How Do They Reproduce?

Most species of mantis shrimp mate briefly, but some are monogamous. Mantis shrimp pursue two different strategies.

Some species lay their eggs in their burrows and guard them. Others have special pouches in their forelimbs in which they carry their eggs. The females of these species will actually split their clutch and give half of the eggs to their mate to care for. This probably increases the chance of the eggs surviving long enough to hatch. Most do not care for the hatchlings, but some do. Mantis shrimp can live for as long as twenty years.

What About Those Eyes?

If you have heard anything about mantis shrimp, you’ve probably heard about their eyes. Humans have three types of colour receptors in their eyes. Mantis shrimp have as many as sixteen.

Because of this they’re sometimes used as a metaphor for seeing the world differently. You might have encountered the meme about imagining a rainbow as seen by a mantis shrimp. However, scientists don’t think mantis shrimp actually see colours we don’t. In fact, some studies indicate they actually have poorer effective colour vision. It’s more likely that their large number of colour receptors allows them to save brain power by recognizing colours rather than processing them. Most likely, in their colourful environment, they use these eyes to recognize and distinguish prey. They also have their cones arranged in a band across their eyes, kind of like a scanner.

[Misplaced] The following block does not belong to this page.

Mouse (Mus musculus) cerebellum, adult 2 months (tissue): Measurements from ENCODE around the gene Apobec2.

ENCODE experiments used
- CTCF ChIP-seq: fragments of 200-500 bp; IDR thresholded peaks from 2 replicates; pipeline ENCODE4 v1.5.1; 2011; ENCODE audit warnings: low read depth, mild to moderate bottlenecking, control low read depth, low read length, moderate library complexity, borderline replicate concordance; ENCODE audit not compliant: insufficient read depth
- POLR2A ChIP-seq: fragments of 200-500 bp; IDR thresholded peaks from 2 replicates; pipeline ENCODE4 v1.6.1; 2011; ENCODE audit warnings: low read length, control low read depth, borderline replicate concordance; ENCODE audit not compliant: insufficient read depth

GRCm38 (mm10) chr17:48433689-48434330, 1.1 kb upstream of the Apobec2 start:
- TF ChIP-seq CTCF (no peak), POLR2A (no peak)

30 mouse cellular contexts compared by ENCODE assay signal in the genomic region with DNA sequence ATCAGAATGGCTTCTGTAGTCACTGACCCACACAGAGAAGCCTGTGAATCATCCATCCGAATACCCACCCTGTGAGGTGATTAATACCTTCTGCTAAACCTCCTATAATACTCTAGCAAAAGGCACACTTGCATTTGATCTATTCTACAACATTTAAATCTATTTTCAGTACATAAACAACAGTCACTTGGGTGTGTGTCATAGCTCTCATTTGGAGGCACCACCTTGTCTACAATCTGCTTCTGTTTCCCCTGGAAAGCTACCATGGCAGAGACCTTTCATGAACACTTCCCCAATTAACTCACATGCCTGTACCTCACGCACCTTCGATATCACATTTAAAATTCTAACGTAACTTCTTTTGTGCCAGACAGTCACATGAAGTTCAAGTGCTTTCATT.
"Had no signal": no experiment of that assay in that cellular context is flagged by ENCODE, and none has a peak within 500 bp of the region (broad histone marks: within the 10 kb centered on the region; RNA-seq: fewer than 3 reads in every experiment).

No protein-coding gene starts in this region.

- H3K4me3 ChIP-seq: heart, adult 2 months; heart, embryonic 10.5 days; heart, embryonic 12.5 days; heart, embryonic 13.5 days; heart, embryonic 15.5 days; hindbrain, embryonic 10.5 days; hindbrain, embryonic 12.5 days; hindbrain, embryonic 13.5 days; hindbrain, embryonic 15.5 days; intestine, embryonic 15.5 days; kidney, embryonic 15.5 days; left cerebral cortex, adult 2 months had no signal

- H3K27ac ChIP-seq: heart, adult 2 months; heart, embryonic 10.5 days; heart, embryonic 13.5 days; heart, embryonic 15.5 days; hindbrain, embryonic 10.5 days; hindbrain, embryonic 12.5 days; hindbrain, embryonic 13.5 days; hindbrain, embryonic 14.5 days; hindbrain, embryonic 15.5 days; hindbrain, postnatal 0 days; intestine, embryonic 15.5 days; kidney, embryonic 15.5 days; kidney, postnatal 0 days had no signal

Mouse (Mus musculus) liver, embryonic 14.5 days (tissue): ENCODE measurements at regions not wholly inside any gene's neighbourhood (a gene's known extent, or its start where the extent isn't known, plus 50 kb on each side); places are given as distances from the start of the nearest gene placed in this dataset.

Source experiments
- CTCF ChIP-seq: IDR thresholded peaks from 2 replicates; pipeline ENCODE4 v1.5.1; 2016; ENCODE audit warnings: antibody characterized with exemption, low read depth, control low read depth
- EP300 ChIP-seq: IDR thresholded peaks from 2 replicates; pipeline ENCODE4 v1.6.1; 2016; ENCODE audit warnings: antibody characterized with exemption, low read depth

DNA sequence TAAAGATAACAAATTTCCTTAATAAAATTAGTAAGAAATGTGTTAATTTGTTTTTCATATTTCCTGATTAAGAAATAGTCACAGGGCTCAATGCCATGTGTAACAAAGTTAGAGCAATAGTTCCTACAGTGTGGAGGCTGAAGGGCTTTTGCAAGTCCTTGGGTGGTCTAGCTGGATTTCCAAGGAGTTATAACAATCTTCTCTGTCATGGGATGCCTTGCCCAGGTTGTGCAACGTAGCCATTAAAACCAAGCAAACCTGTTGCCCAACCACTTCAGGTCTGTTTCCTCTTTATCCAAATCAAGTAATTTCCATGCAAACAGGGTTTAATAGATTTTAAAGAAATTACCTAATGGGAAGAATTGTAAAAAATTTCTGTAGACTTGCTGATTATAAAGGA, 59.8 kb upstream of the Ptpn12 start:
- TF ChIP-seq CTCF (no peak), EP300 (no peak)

Where in the World Can You Find Them?

You can find mantis shrimp throughout the tropics where the water is shallow, and around tropical reefs. There are a large number of species, some of which have large ranges and others are endemic to specific regions. Further, there are mantis shrimps all over Indonesia, around the Great Barrier Reef, Mexico, and the Caribbean.

Anywhere there is a suitable sandy or shelly seafloor, or a rock with crevices in, or a handy coral reef you can find mantis shrimp. Generally, smasher types burrow while spearer types live in crevices or reefs, but there are exceptions on both sides.

But What About in Komodo National Park?

Mantis shrimps are diverse with a number of species found in the park. The peacock mantis shrimp is the most common. Expect to see them on and around the reefs at Batu Bolong, Crystal Rock, or in the shallow waters at Mawan. However, they can be shy and elusive, so keep your eyes open and watch for these beautiful crustaceans. They can show up at any of our dive sites and are well worth looking out for.

Conclusion

If you are interested in seeing mantis shrimp, let your divemaster know. Thus, they can help you spot one of these beautiful, but deadly, creatures. As mentioned, they are found throughout the park and in many of our dive areas, so you have a good chance of seeing one on your next diving trip.

 

 

Share this post

Share on facebook
Share on google
Share on twitter
Share on linkedin
Share on pinterest
Share on print
Share on email